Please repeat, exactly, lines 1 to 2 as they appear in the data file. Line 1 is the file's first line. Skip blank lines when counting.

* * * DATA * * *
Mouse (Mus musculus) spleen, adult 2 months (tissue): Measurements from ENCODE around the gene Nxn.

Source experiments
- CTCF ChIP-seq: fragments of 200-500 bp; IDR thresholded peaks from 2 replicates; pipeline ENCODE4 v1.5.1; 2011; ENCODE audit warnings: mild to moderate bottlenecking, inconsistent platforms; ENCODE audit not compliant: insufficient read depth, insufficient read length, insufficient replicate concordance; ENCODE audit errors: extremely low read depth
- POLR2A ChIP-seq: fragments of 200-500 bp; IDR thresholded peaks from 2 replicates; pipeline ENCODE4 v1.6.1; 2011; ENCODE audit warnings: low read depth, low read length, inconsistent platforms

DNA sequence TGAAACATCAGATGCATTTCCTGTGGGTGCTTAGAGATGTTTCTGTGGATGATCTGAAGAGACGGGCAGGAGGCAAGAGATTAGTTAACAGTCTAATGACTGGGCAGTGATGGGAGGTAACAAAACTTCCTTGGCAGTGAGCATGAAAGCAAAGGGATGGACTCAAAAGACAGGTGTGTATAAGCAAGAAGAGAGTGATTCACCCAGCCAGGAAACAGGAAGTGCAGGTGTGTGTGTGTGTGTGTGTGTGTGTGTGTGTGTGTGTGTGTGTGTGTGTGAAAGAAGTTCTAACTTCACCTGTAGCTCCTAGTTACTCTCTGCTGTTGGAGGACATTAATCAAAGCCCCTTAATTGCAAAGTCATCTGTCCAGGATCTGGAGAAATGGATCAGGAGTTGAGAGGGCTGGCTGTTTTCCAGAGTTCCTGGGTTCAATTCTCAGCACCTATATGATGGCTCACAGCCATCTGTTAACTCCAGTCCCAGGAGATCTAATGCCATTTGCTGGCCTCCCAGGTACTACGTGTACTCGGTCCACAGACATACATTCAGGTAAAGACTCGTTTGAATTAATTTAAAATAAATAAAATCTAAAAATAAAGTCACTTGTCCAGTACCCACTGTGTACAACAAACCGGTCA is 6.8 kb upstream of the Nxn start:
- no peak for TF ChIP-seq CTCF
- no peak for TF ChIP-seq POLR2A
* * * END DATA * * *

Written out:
Mouse (Mus musculus) spleen, adult 2 months (tissue): Measurements from ENCODE around the gene Nxn.

Source experiments